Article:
Since witnessing the first sample with a compile time of December 9, 2015, we’ve observed that the malware author has made a number of small changes to the code base. The oldest sample actually appears to be a test executable, where the author placed a number of obviously fake placeholders instead of actual data, as seen below:
Figure 4 Snippet of ransom page from initial test SamSa file
Only a day after this first executable was compiled, we saw the attacker create two unique samples with actual bitcoin addresses, blog addresses, and demands for 37 BTC and 50 BTC respectively.
As the malware continued to evolve, the author included simple code obfuscation routines, such as hex-encoding sensitive strings, adding underscores in variable and function names, and in some cases, inclusion of garbage code.
Figure 5 Code obfuscation added by the malware author
File Extension Changes
Initially, the malware authors included 344 file extensions. Starting in mid-December 2015, this number changed to eventually settle on 327 extensions. The following file types were added and removed during this transition:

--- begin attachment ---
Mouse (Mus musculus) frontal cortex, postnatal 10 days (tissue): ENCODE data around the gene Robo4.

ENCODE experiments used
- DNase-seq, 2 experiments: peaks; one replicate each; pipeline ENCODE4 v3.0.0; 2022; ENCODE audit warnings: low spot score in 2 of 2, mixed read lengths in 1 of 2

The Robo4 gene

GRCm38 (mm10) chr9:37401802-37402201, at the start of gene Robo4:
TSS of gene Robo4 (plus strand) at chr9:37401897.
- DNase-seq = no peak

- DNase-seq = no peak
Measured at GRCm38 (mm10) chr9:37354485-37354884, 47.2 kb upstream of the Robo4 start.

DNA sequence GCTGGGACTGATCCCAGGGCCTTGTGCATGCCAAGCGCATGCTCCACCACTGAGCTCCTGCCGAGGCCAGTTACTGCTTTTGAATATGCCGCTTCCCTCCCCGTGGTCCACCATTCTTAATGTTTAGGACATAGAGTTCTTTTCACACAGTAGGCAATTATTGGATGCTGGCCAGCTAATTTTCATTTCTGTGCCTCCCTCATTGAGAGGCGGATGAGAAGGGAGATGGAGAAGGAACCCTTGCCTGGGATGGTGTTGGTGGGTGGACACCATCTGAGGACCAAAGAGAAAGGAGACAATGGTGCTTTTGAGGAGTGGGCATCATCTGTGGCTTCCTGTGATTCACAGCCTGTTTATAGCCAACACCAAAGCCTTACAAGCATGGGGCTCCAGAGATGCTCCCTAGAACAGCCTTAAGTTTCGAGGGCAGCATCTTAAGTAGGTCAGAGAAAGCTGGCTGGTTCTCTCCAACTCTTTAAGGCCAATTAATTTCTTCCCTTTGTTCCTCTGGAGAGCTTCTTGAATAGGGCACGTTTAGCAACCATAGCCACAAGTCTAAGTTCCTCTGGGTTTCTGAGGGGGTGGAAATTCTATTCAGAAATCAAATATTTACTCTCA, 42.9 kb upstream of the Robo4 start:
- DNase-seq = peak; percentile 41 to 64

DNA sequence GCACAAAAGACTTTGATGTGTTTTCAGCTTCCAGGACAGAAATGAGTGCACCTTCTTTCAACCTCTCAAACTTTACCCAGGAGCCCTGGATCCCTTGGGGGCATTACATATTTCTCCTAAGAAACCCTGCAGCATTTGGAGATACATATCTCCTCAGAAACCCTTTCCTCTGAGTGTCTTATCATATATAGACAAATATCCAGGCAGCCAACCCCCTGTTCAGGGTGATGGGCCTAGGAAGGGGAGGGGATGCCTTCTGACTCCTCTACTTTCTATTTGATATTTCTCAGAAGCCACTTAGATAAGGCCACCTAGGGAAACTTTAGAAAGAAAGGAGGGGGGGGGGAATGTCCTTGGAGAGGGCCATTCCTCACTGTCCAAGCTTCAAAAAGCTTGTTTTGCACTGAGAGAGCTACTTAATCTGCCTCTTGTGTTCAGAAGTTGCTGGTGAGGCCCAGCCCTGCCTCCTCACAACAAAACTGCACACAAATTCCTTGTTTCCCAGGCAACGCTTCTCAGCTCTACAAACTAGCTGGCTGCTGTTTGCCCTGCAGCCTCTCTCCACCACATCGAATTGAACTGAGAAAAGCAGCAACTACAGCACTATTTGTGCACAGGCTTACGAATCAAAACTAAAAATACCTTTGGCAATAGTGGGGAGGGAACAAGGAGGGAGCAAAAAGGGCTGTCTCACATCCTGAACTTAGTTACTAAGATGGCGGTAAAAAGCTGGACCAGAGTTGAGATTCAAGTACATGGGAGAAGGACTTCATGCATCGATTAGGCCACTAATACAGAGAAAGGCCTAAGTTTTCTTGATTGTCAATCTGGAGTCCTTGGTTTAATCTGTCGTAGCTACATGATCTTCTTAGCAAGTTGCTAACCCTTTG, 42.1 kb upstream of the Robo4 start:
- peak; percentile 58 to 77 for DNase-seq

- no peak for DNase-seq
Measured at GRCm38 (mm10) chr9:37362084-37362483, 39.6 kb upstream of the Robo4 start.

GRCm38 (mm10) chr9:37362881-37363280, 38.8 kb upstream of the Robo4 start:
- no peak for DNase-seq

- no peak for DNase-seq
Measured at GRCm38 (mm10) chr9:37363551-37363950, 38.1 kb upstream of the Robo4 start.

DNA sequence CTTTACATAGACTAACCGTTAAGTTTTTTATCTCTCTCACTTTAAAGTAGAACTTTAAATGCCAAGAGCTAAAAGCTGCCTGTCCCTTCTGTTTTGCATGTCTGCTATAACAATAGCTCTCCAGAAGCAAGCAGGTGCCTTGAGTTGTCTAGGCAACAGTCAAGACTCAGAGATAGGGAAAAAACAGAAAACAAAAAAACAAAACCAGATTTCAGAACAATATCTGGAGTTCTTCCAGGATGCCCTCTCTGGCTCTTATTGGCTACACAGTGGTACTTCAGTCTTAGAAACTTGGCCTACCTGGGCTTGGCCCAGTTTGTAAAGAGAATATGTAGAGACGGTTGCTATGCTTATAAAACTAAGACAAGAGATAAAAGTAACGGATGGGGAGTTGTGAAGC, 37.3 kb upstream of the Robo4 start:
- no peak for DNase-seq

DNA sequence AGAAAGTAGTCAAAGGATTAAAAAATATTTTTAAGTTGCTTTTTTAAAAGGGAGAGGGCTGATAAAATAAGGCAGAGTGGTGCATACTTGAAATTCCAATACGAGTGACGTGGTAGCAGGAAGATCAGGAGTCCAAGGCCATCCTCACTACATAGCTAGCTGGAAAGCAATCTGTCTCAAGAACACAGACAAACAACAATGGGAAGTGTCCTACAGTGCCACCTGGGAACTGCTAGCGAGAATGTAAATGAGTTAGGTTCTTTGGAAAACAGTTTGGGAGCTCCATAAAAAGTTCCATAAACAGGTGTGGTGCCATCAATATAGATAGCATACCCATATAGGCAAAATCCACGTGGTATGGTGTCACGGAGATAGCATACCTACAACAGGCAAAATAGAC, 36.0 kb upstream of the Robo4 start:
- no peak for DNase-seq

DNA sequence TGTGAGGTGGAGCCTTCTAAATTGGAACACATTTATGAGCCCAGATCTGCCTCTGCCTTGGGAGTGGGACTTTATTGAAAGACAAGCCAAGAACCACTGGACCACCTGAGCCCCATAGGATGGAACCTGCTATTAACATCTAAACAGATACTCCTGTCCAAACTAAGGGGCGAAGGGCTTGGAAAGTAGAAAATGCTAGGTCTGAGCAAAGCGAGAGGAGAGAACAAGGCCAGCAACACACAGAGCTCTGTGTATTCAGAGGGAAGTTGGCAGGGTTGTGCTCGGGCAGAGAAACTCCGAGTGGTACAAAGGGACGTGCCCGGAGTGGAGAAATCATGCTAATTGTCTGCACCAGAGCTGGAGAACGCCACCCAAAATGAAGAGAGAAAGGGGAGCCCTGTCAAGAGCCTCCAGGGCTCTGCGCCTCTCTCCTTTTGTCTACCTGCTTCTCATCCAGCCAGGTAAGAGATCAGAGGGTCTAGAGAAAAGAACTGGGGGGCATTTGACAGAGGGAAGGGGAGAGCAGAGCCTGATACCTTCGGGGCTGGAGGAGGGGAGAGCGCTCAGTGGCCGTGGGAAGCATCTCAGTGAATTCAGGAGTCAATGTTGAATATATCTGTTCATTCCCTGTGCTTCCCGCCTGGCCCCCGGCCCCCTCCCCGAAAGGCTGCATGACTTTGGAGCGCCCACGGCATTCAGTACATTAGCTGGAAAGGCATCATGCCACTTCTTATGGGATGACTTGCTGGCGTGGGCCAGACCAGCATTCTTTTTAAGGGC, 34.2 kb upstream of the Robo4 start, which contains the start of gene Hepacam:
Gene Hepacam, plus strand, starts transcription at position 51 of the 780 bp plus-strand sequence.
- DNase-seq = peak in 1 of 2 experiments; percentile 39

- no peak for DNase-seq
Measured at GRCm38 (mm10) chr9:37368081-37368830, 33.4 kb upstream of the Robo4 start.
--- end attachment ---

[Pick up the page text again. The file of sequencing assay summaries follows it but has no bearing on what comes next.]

‘.kbx’, ‘.php5’, ‘.phtml’, ‘.xml’, ‘.tif’, ‘.tib’
‘.vmsn’, ‘.vmsd’, ‘.gif’, ‘.chm’, ‘.nvram’, ‘.vb’, ‘.bin’, ‘.cnf’, ‘.vmem’, ‘.cab’, ‘.dat’, ‘.log’, ‘.vbs’, ‘.data’, ‘.js’, ‘.jse’, ‘.xls’, ‘.vmdk’, ‘.jin’, ‘.vmx’, ‘.vmxf’, ‘.gz’, ‘.conf’
Another change occurred in mid-February 2016, when the attacker added the ‘.xls’ file extension. Finally, starting in mid-March 2016, the following three extensions were added:
‘.config’, ‘.asmx’, ‘.vb’
Figure 6 Number of file extensions in SamSa over time
Ransom Notice Changes
Over the course of SamSa’s lifetime, the ransom notice changed from a simple txt file to HTML files. These changes can be seen below:
Figure 7 Ransom page version 1
Figure 8 Ransom page version 2
Figure 9 Ransom page version 3
Over the past four months, the attacker has changed hosting providers for the victim’s payment website. Initially, the attacker made pages using the anonymous ‘www.anonyme[.]com’ web service. Starting in January 2016, the attacker switched tactics to instead use web pages hosted by wordpress[.]com. Finally, starting in mid-February 2016, the anonymous TOR network was used to host these web pages.